The Free From Food Awards 2016

6fa9044e-45af-444a-a21c-bbb99c4995acThere are many wonderful things about the Free From Food Awards. The chance to find out about exciting new free from products, often from small producers. The opportunity it gives to those small producers to reach a wider audience of potential buyers. The way it benchmarks progress in the free from world from year to year, with an ever-expanding list of entries, variety and improving ingredient profiles; and for me, personally, as an honoured judge, the chance to meet and converse with some of the most knowledgeable people in the UK free from industry.

It’s that conversation which has been the highlight of my involvement in judging and the awards for the past two years. I reflected on the celebration of this week’s awards, to friends met only through the free from world, that whereas a similar event in a professional capacity would fill me with shy terror, here I didn’t, happily approaching people met only online, meeting new people and expanding my network of experts, potential collaborators and friends in a field where I feel confident enough to express an opinion, but hopefully sensible enough to consider the opinions of others too.

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Me with fellow judges (and friends) Kelly and Mrs D who both have blogs

The challenge and exchange that happens among judges and entrants, all equally passionate about their own expert area in the free from world, is enlightening. I constantly had my views and beliefs challenged in a refreshing way:

Perhaps by ‘blind’ tasting a product and finding it delicious before it’s revealed as a product you’d never give a second glance in the supermarket (like the winner of the Veggie Ready Meals category: Georgia’s Choice)

Maybe from debating the nutritional merits (or lack of) of a product before being reminded by a parent of an allergic child ‘to hell with that, my kid would get to feel normal for a few moments enjoying this’ (as with the highly commended sugar and nut-free chocolate icecream alternative from Sweet Rebellion).

Other judges told stories of nutritionists extolling the virtues of ‘superfood’ products before being reality-checked by chefs noting the pointlessness of something that tastes so bad you’d never eat enough to get the benefits; and of debates between those championing small and artisan producers not 100% au fait with allergy legislation (in fact some sadly yet needfully disqualified for this despite excellent products) and the high street behemoths with commercial backers and a mass-market to consider.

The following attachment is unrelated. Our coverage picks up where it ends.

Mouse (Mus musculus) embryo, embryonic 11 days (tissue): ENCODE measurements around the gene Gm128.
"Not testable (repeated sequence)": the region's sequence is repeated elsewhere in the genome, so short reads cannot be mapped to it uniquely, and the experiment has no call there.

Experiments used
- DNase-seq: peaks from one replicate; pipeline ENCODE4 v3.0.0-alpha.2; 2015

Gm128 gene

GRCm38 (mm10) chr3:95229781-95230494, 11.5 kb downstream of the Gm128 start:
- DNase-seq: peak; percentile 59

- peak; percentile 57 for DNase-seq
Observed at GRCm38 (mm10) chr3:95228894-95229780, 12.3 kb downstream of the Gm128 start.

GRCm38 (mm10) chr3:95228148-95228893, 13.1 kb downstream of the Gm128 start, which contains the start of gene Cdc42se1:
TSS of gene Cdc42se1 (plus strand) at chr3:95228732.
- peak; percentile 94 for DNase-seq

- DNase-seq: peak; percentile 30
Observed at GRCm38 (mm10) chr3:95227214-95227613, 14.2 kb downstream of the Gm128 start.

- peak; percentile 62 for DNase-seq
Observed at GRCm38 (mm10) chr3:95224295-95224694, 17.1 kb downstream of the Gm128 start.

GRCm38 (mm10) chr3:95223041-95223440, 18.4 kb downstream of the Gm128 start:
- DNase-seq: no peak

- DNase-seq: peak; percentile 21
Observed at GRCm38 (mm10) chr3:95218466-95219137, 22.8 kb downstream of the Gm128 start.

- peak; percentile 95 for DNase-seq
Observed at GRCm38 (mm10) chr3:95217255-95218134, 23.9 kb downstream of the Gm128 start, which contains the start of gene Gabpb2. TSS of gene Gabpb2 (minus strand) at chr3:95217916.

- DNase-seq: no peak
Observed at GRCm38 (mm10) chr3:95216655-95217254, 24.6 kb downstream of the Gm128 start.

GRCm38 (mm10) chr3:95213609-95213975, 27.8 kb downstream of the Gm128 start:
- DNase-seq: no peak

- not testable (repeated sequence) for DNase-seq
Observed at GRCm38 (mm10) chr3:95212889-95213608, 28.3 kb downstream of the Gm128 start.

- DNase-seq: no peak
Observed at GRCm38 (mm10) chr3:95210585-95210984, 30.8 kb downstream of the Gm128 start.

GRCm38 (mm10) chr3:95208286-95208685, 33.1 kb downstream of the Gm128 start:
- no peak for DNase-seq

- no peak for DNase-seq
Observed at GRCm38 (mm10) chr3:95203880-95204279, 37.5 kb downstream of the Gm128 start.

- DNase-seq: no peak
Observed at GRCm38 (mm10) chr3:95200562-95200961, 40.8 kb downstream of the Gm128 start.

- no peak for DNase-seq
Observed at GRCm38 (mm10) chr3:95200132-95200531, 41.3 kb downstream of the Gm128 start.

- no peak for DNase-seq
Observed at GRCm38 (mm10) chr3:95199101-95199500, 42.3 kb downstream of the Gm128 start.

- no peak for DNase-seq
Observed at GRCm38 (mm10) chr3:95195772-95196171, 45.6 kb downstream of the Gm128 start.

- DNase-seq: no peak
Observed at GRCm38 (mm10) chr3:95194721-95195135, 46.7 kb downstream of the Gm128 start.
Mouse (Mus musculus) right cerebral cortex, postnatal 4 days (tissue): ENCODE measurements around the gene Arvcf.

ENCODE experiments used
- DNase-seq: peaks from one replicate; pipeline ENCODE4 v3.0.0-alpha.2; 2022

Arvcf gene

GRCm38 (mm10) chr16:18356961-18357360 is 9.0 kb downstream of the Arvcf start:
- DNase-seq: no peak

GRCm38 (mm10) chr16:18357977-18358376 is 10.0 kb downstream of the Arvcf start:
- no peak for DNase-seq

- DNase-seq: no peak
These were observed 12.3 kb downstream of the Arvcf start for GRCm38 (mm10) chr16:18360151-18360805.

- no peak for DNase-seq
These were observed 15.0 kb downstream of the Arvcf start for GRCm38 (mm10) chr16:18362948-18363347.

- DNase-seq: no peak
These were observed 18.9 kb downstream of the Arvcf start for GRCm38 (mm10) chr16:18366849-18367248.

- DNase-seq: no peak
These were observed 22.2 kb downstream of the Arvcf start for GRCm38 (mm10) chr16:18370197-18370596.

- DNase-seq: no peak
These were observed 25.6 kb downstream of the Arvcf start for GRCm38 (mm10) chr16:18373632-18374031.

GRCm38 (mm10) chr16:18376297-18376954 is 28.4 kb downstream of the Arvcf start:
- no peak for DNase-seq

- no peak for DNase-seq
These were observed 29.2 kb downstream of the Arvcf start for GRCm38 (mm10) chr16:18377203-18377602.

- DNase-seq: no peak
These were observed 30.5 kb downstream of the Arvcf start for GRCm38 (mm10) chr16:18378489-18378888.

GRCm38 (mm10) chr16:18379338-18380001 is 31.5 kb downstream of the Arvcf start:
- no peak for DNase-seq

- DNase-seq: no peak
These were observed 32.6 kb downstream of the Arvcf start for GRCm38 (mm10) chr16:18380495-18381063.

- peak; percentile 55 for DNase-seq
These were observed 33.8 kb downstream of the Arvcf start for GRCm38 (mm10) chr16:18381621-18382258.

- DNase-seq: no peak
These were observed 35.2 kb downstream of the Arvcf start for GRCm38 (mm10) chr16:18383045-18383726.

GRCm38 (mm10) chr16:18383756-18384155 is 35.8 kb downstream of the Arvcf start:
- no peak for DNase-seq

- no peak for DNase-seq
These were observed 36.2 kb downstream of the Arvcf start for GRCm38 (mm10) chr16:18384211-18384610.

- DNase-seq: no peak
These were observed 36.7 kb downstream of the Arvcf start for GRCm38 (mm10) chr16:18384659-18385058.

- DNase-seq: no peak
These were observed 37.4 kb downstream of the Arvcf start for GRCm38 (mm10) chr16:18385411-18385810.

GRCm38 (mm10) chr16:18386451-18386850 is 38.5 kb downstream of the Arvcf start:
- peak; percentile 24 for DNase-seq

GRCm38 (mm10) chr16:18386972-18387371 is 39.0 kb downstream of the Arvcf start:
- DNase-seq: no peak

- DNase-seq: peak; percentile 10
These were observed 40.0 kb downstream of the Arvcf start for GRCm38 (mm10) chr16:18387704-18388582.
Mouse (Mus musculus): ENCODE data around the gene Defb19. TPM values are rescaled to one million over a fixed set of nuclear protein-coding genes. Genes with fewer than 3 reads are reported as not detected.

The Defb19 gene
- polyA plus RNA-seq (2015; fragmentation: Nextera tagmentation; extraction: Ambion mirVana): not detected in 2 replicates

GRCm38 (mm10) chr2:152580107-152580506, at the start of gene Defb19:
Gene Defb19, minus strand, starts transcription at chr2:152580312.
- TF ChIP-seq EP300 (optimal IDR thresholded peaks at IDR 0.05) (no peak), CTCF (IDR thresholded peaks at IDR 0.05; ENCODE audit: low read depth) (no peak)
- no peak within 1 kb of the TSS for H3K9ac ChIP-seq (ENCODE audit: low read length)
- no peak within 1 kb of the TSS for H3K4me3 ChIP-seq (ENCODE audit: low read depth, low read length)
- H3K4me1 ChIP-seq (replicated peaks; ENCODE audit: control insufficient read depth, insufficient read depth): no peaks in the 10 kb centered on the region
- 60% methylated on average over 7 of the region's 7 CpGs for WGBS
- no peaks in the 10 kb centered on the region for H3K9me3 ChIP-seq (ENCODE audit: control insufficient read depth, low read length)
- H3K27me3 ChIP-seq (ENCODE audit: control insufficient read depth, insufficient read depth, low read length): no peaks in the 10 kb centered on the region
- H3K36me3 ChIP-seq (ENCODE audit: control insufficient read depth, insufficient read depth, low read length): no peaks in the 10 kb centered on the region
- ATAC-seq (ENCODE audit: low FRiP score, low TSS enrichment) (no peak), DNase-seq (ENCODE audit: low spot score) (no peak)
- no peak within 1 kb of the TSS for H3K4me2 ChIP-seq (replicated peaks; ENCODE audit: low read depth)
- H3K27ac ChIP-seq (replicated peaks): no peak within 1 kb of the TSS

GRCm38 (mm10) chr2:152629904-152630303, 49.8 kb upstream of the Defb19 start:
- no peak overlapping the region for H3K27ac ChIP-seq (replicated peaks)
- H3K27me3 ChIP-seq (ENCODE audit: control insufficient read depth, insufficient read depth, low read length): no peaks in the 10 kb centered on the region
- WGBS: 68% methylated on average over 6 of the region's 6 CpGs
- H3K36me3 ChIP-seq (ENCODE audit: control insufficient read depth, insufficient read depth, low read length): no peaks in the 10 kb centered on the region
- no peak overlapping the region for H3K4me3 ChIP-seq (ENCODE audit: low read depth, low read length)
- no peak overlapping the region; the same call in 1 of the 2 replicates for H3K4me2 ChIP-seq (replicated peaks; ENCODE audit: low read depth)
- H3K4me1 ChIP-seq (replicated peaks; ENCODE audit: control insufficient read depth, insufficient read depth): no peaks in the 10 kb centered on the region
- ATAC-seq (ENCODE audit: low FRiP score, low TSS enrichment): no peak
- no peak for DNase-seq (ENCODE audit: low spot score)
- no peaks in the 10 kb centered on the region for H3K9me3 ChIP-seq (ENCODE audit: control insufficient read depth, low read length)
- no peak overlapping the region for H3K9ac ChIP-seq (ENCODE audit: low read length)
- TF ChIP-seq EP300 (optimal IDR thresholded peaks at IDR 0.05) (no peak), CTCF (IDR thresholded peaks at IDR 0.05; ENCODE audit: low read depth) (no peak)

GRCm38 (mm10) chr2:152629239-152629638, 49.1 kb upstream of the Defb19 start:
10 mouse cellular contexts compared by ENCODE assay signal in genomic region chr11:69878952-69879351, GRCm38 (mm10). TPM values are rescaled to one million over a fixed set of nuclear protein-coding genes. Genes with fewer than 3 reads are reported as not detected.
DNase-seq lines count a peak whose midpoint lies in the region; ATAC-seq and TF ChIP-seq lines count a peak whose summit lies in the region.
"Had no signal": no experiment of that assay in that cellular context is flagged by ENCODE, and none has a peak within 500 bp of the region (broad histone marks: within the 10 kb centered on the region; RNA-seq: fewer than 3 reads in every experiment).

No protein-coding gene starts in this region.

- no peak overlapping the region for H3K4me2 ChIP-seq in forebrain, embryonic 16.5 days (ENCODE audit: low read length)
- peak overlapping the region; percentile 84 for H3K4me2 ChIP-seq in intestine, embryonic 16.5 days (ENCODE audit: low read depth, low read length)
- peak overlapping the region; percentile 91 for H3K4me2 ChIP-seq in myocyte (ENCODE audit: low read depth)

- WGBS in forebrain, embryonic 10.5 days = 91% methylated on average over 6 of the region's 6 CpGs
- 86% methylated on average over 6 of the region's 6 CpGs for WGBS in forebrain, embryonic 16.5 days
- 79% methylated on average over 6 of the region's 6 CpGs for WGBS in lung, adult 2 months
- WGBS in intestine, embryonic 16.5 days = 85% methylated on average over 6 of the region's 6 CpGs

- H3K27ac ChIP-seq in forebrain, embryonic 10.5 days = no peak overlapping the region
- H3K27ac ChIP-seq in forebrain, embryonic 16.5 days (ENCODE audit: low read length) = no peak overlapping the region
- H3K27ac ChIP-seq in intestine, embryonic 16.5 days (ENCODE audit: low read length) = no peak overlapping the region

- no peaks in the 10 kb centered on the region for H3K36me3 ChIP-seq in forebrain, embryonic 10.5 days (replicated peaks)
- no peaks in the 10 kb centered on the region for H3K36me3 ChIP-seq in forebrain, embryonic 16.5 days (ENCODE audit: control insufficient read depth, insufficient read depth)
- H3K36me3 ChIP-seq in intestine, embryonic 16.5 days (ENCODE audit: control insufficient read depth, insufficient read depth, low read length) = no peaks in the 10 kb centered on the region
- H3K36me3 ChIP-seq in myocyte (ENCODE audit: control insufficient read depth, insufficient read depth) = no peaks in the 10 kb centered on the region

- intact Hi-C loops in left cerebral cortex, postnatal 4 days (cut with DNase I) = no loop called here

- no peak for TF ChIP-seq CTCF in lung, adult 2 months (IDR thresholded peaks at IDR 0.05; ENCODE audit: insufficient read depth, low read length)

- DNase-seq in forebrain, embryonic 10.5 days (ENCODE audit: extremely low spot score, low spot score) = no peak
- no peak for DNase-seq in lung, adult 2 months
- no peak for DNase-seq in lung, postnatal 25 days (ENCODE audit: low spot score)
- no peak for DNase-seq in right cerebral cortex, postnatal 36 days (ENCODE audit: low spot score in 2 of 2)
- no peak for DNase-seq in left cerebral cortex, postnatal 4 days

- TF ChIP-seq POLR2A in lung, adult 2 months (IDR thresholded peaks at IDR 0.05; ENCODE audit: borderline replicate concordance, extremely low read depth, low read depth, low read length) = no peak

Dear Reader, I even ate something with spirulina in. You’d be proud. (I’m not going to admit to liking it).

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Free From Winners Buffet – a highlight of the event!

All this serves to illustrate the big, messy, growing, moving mass that is the free from industry. People and companies come to it with different reasons and motivations, and make a contribution. Alex (who runs the social media for FFFA) noted that this year there was more engagement than ever from non-obvious free from tweeters and mainstream brands in the awards.

Naturally then, there was of course some mild controversy. Those of us with a medical need for free from foods tend to feel very proprietary about the domain, and the problems that come with a growing ‘lifestyle’ free from market. As such smaller producers with experience of allergy are fiercely championed by the allergy community as “one of their own”; and continued lack of clarity on what can be rightly called ‘free from’ (with the exception of legally-defined ‘gluten free’) may mean some are not pleased with the overall winners (such as the utterly divine dairy free products from Coconut Collaborative which carry a precautionary milk warning). The issue of price and marketability of course always rears its head – with patron Anthony WT calling for normality on behalf of free from consumers in his brief speech (to cheers), yet one winning product from a small producer clocking in at an eyewatering £18 a loaf (presumably due to it’s lack of compromise on high quality ingredients).

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Cressida, AWT & Michelle from Foods Matter

Despite this, Michelle and the team continue to do a sterling job of making sure the awards is open to all (as well as reminding us that the awards can bring economies of scale and thus reduced prices for small producers), whilst not losing sight of what is important in the eyes of the law and the consumer – meticulous attention to allergen control for those who need it, broadening choice and improving quality for the free from consumer, and giving opportunities to new businesses. The awards (and industry) are all the richer for it.

Many thanks to the team for involving me again this year, excited to hear about the next awards now in their 10th year!

Full details of the award winners are here.

You can see some of my personal product highlights from judging here.

I have written in the past on the challenges with price in the free from industry here.

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2 responses to “The Free From Food Awards 2016

  1. Very thoughtful and considered round-up – touching on all the key issues that will continue to ebb and flow around free from for some years to come, no doubt! Price is a weird one – £18 is a lot, but that’s 12 slices (of pretty much natural goodness) and £1.50 for a slice is something most wouldn’t bat an eyelid at in a coffee shop. My feelings, when I judge, tend to lean towards not penalising due to high price, and instead rewarding for good or fair price – but others differ. Like you, the spirulina thing passed me by entirely …. Great to see you on the night – and thanks for the mention!

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